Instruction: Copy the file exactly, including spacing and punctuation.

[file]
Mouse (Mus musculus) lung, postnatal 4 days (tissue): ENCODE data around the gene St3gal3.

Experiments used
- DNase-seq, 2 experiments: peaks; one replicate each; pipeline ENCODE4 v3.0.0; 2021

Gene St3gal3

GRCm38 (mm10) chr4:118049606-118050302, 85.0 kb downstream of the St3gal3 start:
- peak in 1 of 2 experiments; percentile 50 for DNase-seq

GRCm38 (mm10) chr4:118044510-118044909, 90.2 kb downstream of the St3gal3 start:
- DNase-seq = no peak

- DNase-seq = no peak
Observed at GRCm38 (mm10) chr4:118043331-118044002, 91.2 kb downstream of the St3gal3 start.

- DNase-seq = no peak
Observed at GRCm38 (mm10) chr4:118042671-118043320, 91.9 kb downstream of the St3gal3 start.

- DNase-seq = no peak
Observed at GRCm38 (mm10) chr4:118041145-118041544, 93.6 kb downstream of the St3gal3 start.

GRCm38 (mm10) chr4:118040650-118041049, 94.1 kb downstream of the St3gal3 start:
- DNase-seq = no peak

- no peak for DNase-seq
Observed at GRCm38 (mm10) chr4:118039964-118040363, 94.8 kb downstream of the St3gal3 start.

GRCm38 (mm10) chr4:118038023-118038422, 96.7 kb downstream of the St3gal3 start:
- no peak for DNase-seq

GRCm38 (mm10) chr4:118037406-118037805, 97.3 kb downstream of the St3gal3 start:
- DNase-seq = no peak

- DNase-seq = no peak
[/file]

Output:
Mouse (Mus musculus) lung, postnatal 4 days (tissue): ENCODE data around the gene St3gal3.

Experiments used
- DNase-seq, 2 experiments: peaks; one replicate each; pipeline ENCODE4 v3.0.0; 2021

Gene St3gal3

GRCm38 (mm10) chr4:118049606-118050302, 85.0 kb downstream of the St3gal3 start:
- peak in 1 of 2 experiments; percentile 50 for DNase-seq

GRCm38 (mm10) chr4:118044510-118044909, 90.2 kb downstream of the St3gal3 start:
- DNase-seq = no peak

- DNase-seq = no peak
Observed at GRCm38 (mm10) chr4:118043331-118044002, 91.2 kb downstream of the St3gal3 start.

- DNase-seq = no peak
Observed at GRCm38 (mm10) chr4:118042671-118043320, 91.9 kb downstream of the St3gal3 start.

- DNase-seq = no peak
Observed at GRCm38 (mm10) chr4:118041145-118041544, 93.6 kb downstream of the St3gal3 start.

GRCm38 (mm10) chr4:118040650-118041049, 94.1 kb downstream of the St3gal3 start:
- DNase-seq = no peak

- no peak for DNase-seq
Observed at GRCm38 (mm10) chr4:118039964-118040363, 94.8 kb downstream of the St3gal3 start.

GRCm38 (mm10) chr4:118038023-118038422, 96.7 kb downstream of the St3gal3 start:
- no peak for DNase-seq

GRCm38 (mm10) chr4:118037406-118037805, 97.3 kb downstream of the St3gal3 start:
- DNase-seq = no peak

- DNase-seq = no peak